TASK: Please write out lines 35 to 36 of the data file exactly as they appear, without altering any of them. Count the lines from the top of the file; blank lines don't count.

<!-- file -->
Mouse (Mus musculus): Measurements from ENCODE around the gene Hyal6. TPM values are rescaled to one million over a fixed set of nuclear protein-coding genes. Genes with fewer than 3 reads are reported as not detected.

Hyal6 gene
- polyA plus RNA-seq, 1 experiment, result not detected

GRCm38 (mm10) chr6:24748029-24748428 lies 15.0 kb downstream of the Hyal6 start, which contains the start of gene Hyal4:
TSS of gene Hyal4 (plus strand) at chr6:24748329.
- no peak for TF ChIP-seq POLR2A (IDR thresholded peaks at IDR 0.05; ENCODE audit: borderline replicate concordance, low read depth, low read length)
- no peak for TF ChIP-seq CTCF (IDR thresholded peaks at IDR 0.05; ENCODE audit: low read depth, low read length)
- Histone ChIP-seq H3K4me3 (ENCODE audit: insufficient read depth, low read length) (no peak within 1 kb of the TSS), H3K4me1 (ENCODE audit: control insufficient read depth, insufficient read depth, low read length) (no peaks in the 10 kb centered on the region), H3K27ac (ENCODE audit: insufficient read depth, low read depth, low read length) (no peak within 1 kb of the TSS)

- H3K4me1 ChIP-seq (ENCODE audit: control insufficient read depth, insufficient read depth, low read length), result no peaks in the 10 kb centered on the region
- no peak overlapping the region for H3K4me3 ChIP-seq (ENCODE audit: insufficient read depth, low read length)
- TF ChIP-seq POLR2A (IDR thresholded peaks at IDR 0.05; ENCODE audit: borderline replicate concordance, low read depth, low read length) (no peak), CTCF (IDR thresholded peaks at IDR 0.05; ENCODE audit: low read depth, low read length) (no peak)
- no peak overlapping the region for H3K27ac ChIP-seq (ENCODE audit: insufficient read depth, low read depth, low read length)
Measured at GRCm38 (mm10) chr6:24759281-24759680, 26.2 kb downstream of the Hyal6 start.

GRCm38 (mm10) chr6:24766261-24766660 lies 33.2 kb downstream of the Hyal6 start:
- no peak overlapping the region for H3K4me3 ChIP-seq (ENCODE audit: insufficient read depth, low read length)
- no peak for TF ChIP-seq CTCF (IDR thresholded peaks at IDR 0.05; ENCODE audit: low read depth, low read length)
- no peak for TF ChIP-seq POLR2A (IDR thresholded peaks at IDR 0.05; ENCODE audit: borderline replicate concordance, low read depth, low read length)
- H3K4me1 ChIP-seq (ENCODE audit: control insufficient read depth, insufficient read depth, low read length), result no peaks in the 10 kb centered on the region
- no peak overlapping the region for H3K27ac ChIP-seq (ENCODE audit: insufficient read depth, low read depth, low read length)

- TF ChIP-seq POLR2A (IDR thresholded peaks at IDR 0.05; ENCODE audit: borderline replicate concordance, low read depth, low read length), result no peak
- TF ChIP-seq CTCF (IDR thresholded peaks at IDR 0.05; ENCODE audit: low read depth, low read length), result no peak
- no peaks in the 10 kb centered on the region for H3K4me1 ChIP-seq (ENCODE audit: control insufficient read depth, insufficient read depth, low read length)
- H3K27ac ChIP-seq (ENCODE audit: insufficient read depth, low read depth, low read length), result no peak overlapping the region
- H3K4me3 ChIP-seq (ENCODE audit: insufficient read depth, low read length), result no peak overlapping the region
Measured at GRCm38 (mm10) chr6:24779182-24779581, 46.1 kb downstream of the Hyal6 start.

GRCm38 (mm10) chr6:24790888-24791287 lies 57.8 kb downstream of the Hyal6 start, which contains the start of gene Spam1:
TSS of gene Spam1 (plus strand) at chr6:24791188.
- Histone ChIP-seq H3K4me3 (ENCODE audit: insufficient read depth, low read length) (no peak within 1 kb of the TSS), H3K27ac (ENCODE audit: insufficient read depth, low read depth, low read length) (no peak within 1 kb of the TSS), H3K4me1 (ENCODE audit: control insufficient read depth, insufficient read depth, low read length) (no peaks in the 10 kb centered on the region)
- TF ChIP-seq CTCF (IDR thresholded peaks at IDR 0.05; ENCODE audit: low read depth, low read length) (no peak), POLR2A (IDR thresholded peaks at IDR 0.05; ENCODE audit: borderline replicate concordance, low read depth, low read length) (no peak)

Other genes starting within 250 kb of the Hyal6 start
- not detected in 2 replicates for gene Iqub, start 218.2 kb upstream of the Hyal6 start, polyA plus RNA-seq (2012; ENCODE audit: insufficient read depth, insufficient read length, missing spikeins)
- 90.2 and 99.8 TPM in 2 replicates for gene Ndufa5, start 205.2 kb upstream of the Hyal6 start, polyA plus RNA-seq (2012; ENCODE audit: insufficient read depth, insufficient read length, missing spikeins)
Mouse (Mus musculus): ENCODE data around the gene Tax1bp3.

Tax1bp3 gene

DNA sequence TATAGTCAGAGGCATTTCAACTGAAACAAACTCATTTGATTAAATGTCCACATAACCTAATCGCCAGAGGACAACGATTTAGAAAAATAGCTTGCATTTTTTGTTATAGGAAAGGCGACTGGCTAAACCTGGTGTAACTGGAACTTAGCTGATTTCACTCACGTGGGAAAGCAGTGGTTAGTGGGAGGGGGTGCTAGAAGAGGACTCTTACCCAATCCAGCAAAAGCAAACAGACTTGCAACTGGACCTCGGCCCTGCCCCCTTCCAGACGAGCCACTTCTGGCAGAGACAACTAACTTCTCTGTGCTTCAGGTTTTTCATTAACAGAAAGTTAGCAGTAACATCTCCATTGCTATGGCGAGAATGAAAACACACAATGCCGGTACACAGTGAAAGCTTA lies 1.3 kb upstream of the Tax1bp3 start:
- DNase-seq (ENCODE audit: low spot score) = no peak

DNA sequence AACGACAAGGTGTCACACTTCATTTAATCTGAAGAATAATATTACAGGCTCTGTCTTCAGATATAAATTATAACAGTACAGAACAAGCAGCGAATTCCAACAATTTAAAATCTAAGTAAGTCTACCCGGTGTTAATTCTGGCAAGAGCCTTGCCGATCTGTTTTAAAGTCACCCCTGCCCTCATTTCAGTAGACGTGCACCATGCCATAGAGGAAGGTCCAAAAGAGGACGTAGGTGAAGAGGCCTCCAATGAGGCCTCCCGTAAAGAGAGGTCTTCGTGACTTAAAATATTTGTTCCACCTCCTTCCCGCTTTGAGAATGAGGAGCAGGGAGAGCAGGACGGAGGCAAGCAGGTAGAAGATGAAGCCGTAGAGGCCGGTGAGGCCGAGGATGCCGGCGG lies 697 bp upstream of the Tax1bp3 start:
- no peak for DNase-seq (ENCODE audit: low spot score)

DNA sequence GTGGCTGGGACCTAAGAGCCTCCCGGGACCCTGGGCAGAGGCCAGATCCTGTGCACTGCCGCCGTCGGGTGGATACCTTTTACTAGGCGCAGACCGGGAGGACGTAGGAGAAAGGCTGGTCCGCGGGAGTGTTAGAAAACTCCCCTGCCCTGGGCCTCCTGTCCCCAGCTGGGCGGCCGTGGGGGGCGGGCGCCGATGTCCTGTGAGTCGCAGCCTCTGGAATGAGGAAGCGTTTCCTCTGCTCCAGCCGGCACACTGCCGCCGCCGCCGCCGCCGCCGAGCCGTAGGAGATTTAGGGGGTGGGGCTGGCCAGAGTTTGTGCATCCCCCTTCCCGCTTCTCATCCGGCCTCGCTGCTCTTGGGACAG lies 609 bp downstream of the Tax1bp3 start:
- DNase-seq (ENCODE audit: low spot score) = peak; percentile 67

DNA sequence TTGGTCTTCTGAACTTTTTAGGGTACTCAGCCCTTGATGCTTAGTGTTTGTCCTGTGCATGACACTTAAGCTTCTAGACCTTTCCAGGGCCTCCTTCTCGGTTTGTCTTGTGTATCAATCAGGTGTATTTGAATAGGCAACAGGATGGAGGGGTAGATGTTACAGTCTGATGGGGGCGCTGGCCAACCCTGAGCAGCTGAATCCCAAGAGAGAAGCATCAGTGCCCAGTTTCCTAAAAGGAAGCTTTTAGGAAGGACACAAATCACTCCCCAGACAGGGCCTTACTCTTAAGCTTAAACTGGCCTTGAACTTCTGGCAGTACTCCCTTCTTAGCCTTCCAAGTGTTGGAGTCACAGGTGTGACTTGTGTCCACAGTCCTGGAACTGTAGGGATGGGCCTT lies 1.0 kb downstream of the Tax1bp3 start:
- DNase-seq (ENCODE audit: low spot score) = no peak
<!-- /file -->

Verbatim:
DNA sequence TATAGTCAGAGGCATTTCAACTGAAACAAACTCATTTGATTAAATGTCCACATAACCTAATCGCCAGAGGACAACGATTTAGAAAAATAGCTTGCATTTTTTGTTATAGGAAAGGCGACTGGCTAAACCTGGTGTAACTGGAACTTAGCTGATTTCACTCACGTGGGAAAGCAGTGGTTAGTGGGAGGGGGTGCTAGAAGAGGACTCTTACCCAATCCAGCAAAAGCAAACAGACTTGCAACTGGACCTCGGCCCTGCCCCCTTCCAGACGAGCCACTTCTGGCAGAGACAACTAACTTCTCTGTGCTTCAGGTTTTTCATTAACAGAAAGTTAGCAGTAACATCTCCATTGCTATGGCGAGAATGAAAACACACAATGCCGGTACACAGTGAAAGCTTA lies 1.3 kb upstream of the Tax1bp3 start:
- DNase-seq (ENCODE audit: low spot score) = no peak